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Netflix Closes Deal on Hollywood’s Egyptian Theatre

Netflix Closes Deal on Hollywood’s Egyptian Theatre

  • After almost a year, Netflix finally acquires Hollywood's Egyptian Theatre.
Netflix Closes Deal on Hollywood's Egyptian Theatre

After almost a year, Netflix has finally acquired Hollywood’s Egyptian Theatre. Joining forces with American Cinematheque, the plan is to restore the iconic theatre where the first Hollywood premiere was held.

The partnership benefits the American Cinematheque, which called the theatre their home and will expand their reach and diversity of its widely praised movie and event programming. The Egyptian Theatre will remain their home and will continue to autonomously program Friday, Saturday, and Sunday.

Netflix will invest in renovations and will use the revitalized space for special events, screenings, and premieres during the week. 

“The Egyptian Theatre is an incredible part of Hollywood history and has been treasured by the Los Angeles film community for nearly a century,” said Scott Stuber, head of Netflix Films. “We’re honored to partner with the American Cinematheque to preserve the theater’s storied legacy and continue providing remarkable film experiences for audiences. We look forward to expanding programming at the theater in ways that will benefit both cinema lovers and the community.”

“The American Cinematheque was honored to bring the Egyptian back to life in 1998, and together with Netflix we are thrilled to continue this stewardship by restoring it once again for a new generation of film fans to experience movies on the big screen,” said Chairman of the American Cinematheque, Rick Nicita. “The Egyptian Theatre remains our Hollywood home and we are grateful to both the City of Los Angeles and the Attorney General of the State of California as we accept this incredible opportunity that will greatly benefit the American Cinematheque.”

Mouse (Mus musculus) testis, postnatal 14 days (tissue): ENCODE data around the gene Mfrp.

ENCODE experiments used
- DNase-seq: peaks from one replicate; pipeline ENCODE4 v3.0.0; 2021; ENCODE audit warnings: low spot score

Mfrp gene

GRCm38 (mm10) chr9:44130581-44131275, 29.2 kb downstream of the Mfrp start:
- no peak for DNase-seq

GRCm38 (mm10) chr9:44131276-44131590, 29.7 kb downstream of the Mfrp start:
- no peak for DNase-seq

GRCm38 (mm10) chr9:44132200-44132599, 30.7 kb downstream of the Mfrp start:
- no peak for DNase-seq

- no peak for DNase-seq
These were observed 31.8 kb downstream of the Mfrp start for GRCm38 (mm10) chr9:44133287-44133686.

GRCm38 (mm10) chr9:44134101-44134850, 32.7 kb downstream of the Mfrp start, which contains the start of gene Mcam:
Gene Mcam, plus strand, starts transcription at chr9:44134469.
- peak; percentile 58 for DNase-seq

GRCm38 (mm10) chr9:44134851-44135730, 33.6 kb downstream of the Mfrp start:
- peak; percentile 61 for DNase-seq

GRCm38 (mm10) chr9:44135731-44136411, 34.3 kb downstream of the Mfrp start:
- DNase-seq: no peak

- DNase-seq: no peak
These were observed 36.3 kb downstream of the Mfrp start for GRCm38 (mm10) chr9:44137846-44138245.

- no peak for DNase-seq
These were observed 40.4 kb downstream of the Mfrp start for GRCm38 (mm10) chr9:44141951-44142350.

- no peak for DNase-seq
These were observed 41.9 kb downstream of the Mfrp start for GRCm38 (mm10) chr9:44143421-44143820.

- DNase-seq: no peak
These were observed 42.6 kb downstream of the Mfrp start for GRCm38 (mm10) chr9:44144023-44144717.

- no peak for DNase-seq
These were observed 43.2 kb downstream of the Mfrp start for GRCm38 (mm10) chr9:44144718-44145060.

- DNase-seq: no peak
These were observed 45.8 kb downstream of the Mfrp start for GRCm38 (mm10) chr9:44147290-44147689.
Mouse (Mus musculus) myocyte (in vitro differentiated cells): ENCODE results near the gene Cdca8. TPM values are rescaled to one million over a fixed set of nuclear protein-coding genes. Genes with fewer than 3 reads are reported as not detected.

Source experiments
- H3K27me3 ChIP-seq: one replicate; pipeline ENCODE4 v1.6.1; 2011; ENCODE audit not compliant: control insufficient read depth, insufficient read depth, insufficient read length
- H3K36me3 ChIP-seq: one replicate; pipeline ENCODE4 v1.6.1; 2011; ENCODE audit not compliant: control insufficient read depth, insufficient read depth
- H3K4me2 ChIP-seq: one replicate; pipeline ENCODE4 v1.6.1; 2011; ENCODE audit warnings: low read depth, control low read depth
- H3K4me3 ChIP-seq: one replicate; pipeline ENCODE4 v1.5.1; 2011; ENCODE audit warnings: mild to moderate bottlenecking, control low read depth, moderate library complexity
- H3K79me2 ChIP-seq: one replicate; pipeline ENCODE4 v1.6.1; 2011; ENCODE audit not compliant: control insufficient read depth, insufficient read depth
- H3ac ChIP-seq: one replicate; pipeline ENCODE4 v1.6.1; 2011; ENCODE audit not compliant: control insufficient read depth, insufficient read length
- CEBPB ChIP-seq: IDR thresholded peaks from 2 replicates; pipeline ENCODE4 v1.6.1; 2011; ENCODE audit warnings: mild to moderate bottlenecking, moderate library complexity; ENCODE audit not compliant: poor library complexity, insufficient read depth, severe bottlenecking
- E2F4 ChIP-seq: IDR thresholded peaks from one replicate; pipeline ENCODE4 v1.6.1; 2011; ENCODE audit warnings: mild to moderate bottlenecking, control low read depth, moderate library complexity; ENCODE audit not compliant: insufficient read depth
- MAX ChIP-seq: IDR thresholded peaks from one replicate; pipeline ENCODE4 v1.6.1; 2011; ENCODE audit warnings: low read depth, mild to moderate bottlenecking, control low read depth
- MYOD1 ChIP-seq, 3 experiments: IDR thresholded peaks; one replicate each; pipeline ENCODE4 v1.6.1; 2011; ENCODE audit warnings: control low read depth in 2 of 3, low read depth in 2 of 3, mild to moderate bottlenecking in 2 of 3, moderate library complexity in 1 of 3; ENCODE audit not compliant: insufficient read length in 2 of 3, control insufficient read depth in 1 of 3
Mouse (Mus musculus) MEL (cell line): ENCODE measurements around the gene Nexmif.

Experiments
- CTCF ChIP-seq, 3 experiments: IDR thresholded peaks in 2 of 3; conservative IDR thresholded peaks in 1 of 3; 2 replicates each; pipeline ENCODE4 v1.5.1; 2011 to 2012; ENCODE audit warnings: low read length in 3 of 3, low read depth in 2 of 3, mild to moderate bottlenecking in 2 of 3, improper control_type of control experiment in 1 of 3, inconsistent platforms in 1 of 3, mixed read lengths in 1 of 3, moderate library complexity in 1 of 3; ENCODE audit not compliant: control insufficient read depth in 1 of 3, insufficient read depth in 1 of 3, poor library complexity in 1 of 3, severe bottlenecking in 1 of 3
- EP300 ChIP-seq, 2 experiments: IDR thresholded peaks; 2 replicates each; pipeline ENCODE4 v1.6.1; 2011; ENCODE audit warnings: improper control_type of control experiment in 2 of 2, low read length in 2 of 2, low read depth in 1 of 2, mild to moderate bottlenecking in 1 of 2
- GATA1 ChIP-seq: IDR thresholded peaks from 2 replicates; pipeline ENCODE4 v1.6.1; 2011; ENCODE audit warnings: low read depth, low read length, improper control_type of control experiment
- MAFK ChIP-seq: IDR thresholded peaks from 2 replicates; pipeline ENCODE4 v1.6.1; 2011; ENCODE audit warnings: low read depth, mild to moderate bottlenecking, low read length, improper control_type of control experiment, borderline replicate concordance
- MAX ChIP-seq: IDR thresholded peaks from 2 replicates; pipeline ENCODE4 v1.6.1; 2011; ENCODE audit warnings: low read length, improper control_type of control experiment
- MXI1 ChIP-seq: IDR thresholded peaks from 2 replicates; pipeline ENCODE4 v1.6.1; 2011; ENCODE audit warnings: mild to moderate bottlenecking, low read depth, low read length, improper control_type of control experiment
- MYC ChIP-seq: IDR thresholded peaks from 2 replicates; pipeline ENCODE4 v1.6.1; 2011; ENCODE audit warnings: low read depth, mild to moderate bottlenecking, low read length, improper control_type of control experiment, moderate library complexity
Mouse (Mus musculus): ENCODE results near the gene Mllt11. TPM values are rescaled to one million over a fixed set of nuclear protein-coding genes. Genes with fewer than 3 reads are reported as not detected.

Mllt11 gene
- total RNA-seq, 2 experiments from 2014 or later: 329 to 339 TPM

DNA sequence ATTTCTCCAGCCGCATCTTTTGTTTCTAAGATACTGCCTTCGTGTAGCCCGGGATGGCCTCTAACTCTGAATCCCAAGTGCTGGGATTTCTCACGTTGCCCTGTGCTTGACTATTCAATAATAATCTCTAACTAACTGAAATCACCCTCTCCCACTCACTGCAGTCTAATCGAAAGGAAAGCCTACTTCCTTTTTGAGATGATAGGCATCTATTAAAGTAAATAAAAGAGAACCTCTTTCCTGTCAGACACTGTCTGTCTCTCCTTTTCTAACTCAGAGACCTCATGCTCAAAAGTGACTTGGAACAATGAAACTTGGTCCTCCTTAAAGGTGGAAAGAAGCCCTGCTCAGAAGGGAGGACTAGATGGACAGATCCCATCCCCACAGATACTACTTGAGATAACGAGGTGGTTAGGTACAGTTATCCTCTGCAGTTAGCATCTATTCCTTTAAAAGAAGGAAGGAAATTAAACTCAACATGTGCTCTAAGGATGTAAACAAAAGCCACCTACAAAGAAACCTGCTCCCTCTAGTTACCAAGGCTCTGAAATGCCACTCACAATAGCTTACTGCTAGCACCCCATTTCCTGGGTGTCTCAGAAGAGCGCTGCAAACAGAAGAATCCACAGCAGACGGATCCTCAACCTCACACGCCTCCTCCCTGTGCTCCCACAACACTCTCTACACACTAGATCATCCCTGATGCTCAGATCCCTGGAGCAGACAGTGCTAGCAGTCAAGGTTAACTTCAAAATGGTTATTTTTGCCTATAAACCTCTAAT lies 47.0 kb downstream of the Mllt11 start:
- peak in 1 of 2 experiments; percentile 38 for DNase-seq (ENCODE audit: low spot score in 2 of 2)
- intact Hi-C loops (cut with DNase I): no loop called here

“Love for film is inseparable from L.A.’s history and identity,” said Mayor Eric Garcetti. “We are working toward the day when audiences can return to theaters –– and this extraordinary partnership will preserve an important piece of our cultural heritage that can be shared for years to come.”  

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The Egyptian Theatre was built in 1922 during the silent film era and became a fixture in Hollywood’s Golden Age. The first Hollywood premiere ever, which was for Robin Hood starring Douglas Fairbanks took place at the theatre.

The City of Los Angeles sold the building in 1996 to the American Cinematheque as part of the City’s Hollywood Revitalization project. American Cinematheque raised the money to renovate and restore the theatre to reopen. In 2016, the Hollywood Foreign Press Association, Turner Classic Movies, and The Film Foundation helped update the projection booth retrofitted with 35mm nitrate film making it one of only four theaters in the United States capable of showing this rare, ultra fragile and flammable film stock.

The Cinematheque will continue to program and operate a second historic theater, the Aero in Santa Monica.

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